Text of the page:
When dealing with a disability, there is a lot more than people realize that causes people to be unable to work the 40 hour work week. Working with my therapist, we've determined that I currently would have a maximum of a 20 hour work week. I'm starting with one day a week in a volunteer position at a school. (So 9:30 - 3 one day a week is all I have currently)

The things that you're mentioning help, but they don't take into account the physical environment (which is a major part of my disability), the atmosphere of the workplace and the time you can handle that (which the OP mentions and is something that affects my ability to work as well), the time of managing the disability and what that takes out of you mentally as well as just simply for time. There's a lot to manage with disability.

I don't have a solution for the OP. I'm trying to manage my own disability, went through vocational rehab, was told I was currently unemployable, and am trying volunteering in somewhere that will both benefit from my help a lot and will help me build up skills that will help with my ability to work. But I do know its even harder than people think it is, because people overlook so many different parts of what living with a disability is like.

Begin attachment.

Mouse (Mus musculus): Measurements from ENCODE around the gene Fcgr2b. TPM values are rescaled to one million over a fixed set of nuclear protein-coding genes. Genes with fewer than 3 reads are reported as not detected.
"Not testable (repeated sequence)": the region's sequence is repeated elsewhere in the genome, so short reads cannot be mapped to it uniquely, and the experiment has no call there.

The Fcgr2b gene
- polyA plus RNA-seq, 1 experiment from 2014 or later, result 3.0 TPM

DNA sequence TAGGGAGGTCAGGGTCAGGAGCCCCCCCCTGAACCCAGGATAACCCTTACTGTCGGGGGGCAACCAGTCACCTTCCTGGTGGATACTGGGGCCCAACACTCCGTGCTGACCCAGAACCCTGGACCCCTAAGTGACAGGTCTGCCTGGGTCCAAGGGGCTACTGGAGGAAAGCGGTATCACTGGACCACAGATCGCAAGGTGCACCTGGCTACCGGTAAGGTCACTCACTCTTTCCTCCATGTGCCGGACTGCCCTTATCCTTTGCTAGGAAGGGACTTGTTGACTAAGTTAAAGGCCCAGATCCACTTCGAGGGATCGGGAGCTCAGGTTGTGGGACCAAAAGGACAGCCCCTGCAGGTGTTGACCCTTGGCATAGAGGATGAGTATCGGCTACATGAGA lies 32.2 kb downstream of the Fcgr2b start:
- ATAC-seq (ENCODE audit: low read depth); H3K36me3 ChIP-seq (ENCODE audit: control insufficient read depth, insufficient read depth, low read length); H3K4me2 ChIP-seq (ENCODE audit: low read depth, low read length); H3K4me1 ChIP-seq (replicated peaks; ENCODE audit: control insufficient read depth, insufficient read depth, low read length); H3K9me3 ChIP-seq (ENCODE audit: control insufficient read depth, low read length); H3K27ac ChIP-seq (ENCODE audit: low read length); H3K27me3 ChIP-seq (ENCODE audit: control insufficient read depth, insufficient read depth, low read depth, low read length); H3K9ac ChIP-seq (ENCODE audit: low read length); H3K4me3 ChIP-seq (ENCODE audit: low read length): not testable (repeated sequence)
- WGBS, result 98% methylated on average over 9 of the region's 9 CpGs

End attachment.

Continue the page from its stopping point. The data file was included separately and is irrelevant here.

When it comes to schizophrenia, people know about the positive symptoms of schizophrenia, but many people don't know about the negative symptoms or the cognitive symptoms. Those need to be taken into account as well in a work environment.

(And I'm not even schizophrenic - I'm just autistic.)

Comment Re:Motivation (Score 1) 292